Money·3 min read

How Climate Change Can Affect Your Wallet

A woman reading about climate change initiatives
Design: theSkimm | Photo: iStock
Apr 21, 2022

It's getting hot in here. And nations aren’t doing enough to stop it.

The United Nations released a report that says climate change is on track to rise to dangerous levels within most people's lifetimes. And even if every nation sticks to its current pledges, it most likely won’t stop the Earth from warming 2.7 degrees Fahrenheit in the next few decades.

Another report from 2021 found that, on average, children born in 2020 vs. 1960 will have to live through two to seven times more extreme weather events (think: wildfires, tropical cyclones, floods, droughts, and heat waves).

What You Need to Know About Climate Change and Your Money

Environmental concerns can mean a lot to your wallet.

Changing weather patterns (one effect of climate change) can impact what you pay for insurance, food, and utilities. Severe natural disasters could cause insurance companies to spend more on claims and push up your premiums to make up for it. More unpredictable weather and droughts could leave farmers short on produce or meat, making them bump your food bill higher. And if warmer temps have everyone cranking the AC, electricity could get more expensive, too.

On a larger scale, studies show that climate change can be a drag on the whole economy, lowering the world's GDP and increasing the global wealth gap. While it's on the gov to come up with and enforce big solutions to address climate change, there are ways you can help your wallet and the environment in the meantime. 

Your Move: Prep Your Money for Climate Change

You may not be able to save the planet on your own. But you can make changes to slash your bills. And moves to align your money decisions with your values. Some ideas:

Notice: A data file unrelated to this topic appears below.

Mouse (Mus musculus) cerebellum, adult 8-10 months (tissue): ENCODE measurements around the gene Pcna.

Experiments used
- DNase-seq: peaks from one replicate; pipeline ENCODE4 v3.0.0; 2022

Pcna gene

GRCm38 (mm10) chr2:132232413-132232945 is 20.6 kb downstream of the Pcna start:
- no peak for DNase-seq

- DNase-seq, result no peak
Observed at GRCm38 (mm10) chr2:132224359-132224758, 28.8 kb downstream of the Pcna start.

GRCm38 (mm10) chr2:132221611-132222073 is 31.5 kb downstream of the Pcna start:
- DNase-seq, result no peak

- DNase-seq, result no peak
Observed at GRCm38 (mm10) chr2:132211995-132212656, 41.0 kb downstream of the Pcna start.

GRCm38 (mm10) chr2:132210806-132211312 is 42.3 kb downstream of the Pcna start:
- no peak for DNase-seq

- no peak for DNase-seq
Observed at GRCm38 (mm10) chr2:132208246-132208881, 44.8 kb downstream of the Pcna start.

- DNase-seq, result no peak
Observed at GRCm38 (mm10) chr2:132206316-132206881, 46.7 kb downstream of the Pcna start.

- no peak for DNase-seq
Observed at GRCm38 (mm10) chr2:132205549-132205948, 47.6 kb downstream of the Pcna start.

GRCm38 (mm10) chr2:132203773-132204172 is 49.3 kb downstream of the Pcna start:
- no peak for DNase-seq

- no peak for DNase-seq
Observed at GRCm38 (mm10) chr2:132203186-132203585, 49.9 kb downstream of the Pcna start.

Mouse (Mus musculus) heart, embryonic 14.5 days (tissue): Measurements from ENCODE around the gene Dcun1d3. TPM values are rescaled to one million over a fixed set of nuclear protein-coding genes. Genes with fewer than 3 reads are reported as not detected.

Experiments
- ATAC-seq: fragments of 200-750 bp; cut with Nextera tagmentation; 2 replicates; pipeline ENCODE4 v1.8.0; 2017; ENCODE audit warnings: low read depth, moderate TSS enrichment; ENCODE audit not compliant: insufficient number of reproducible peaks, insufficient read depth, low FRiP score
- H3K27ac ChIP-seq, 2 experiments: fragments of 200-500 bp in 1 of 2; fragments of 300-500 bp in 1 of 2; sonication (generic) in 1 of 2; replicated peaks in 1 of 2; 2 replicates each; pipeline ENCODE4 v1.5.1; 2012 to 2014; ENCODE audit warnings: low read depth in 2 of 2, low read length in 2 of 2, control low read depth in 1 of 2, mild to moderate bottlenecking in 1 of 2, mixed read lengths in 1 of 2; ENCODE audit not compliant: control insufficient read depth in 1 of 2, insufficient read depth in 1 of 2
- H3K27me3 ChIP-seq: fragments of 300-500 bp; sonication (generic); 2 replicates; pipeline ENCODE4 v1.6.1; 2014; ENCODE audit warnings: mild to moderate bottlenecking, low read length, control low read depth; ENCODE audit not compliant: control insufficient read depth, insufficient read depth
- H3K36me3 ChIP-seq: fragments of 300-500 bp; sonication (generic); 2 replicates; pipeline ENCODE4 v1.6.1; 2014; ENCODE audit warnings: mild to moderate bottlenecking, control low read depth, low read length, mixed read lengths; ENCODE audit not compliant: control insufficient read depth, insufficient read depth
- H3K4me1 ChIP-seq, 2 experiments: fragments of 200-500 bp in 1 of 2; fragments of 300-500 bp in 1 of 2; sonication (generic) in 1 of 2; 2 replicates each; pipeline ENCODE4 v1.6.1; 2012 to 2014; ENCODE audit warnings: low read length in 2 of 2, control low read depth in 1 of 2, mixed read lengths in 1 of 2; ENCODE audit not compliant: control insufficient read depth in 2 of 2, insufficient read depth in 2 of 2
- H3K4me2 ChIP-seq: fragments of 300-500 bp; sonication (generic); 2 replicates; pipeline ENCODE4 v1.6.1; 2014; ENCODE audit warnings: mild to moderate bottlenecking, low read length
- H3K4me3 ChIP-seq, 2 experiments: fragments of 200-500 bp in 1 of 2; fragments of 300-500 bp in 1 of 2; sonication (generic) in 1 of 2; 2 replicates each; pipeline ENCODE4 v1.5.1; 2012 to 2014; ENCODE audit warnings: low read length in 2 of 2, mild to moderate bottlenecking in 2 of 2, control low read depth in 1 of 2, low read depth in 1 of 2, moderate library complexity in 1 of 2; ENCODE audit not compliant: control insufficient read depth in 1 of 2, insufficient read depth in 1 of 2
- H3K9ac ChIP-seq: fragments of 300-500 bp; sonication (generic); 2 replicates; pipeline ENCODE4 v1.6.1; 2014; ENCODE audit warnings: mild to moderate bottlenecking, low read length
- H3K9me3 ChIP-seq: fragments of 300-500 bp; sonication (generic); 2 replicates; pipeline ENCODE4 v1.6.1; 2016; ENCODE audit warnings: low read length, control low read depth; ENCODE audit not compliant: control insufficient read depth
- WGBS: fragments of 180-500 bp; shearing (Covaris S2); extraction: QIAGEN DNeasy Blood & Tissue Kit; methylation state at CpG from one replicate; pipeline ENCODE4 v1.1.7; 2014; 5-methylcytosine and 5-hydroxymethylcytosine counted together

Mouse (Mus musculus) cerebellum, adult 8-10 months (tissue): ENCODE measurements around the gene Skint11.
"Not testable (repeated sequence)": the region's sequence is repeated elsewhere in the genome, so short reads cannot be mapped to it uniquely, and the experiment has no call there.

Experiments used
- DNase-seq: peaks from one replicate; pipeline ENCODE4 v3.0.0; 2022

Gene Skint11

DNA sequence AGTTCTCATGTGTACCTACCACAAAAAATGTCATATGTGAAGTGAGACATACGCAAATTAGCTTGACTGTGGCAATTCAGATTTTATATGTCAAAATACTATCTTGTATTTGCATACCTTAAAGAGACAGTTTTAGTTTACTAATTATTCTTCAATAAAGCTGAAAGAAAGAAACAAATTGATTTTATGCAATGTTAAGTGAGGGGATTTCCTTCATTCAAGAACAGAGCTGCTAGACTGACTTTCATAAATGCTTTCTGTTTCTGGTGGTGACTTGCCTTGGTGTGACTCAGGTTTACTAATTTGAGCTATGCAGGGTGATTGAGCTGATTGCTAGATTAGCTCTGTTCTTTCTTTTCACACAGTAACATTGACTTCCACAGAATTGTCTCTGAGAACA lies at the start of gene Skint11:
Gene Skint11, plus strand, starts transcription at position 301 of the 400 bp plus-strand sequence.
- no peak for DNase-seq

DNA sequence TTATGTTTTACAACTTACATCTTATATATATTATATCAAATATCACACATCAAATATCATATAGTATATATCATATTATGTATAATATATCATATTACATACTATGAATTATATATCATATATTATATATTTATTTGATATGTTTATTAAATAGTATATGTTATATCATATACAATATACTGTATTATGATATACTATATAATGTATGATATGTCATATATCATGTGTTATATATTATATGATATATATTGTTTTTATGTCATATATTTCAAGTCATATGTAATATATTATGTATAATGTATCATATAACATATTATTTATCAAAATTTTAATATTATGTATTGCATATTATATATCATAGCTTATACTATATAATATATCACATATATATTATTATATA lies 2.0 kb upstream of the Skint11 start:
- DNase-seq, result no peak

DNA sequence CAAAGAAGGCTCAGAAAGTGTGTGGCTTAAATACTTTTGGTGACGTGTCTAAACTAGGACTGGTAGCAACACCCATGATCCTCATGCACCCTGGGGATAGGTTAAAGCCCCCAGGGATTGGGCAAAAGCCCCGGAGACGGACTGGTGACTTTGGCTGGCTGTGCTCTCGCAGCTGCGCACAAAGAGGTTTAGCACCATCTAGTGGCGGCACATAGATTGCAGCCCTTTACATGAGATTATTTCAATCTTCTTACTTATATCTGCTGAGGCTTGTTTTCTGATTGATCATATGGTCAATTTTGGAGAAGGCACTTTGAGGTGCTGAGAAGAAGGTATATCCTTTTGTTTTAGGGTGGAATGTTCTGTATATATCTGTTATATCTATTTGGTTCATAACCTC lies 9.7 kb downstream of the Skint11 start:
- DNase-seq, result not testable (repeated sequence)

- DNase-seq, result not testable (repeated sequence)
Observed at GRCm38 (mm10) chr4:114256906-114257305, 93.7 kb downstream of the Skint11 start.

Know your insurance options.

Get quotes from a few different, reputable insurance providers to find coverage you need at the best price. Then see if bundling policies, paying annually vs. monthly or quarterly, enrolling in auto-pay, and/or raising your deductible could save you more.

Grocery-shop smarter.

Make a grocery shopping list to avoid impulse buys. Compare prices based on volume. Scan the shelves for deals. (They tend to stock the priciest products at eye-level.) Oh, and after you eat, try turning kitchen scraps into new food. Sustainable and delicious.

Go green(er) at home.

Reducing paper waste, swapping reusables for single-use plastics, and going green with your makeup and skincare routine are low-lift ways to minimize your footprint and trim your costs. Win win.

Put your money where your values are.

And adjust your budget accordingly. Because those eco-friendly swaps for everyday items might cost more. But isn't protecting Mother Earth worth it? 

You can also look into "socially responsible investing" — a strategy that considers companies' environmental and social impact, in addition to potential financial returns — and other ways to do biz with companies that share your values.

Vote.

Not just every four years. Cast your ballot in local elections, too. Support lawmakers who champion climate change policies you believe in. And contact legislators to let them know your thoughts.

theSkimm

The environment isn’t the only thing that’s going to pay for climate change. Do your part to protect the Earth — and your finances. Because Captain Planet is right: the power is yours.


Updated April 21 to add info from the UN Report on Limiting Global Warming.  


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